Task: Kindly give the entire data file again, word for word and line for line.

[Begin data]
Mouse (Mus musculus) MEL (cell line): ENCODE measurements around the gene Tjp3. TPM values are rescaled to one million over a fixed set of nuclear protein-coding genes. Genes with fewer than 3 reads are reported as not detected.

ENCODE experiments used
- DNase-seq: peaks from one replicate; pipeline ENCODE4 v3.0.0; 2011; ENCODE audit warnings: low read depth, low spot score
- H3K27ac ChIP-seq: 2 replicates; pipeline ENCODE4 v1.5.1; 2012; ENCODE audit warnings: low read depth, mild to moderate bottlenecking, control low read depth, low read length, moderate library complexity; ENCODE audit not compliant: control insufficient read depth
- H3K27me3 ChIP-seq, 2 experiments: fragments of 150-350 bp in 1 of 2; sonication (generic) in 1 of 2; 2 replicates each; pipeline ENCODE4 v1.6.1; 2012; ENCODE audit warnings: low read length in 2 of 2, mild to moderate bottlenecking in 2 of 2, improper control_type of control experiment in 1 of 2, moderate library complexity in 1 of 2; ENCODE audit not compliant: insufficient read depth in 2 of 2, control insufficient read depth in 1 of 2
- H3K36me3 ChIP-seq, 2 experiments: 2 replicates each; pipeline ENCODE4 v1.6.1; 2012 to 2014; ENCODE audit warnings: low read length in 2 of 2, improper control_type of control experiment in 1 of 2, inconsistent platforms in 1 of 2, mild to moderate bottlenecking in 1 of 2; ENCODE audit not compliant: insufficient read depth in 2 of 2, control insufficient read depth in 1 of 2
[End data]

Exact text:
Mouse (Mus musculus) MEL (cell line): ENCODE measurements around the gene Tjp3. TPM values are rescaled to one million over a fixed set of nuclear protein-coding genes. Genes with fewer than 3 reads are reported as not detected.

ENCODE experiments used
- DNase-seq: peaks from one replicate; pipeline ENCODE4 v3.0.0; 2011; ENCODE audit warnings: low read depth, low spot score
- H3K27ac ChIP-seq: 2 replicates; pipeline ENCODE4 v1.5.1; 2012; ENCODE audit warnings: low read depth, mild to moderate bottlenecking, control low read depth, low read length, moderate library complexity; ENCODE audit not compliant: control insufficient read depth
- H3K27me3 ChIP-seq, 2 experiments: fragments of 150-350 bp in 1 of 2; sonication (generic) in 1 of 2; 2 replicates each; pipeline ENCODE4 v1.6.1; 2012; ENCODE audit warnings: low read length in 2 of 2, mild to moderate bottlenecking in 2 of 2, improper control_type of control experiment in 1 of 2, moderate library complexity in 1 of 2; ENCODE audit not compliant: insufficient read depth in 2 of 2, control insufficient read depth in 1 of 2
- H3K36me3 ChIP-seq, 2 experiments: 2 replicates each; pipeline ENCODE4 v1.6.1; 2012 to 2014; ENCODE audit warnings: low read length in 2 of 2, improper control_type of control experiment in 1 of 2, inconsistent platforms in 1 of 2, mild to moderate bottlenecking in 1 of 2; ENCODE audit not compliant: insufficient read depth in 2 of 2, control insufficient read depth in 1 of 2